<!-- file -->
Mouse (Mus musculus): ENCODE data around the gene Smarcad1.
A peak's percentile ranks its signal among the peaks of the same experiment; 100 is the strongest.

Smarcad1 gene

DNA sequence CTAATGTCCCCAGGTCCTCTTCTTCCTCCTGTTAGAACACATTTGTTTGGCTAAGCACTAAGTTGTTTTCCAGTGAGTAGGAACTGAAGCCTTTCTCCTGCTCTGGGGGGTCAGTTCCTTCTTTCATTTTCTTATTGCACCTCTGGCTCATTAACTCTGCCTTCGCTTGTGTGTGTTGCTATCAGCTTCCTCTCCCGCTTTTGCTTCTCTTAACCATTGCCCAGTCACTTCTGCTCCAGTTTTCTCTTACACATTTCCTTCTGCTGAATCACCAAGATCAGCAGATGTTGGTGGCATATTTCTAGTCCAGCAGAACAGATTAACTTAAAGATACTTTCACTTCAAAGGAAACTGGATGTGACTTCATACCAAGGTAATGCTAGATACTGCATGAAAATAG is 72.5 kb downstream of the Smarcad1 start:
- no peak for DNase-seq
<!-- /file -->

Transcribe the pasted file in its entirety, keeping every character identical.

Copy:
Mouse (Mus musculus): ENCODE data around the gene Smarcad1.
A peak's percentile ranks its signal among the peaks of the same experiment; 100 is the strongest.

Smarcad1 gene

DNA sequence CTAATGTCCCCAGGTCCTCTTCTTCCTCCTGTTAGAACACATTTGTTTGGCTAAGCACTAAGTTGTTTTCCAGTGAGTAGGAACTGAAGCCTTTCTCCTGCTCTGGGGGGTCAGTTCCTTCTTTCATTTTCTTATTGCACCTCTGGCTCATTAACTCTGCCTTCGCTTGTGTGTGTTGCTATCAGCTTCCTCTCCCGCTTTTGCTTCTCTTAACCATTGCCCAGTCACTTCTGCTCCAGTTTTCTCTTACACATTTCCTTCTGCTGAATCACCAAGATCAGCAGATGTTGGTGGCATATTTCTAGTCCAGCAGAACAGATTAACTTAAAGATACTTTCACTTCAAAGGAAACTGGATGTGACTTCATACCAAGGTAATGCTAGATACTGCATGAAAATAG is 72.5 kb downstream of the Smarcad1 start:
- no peak for DNase-seq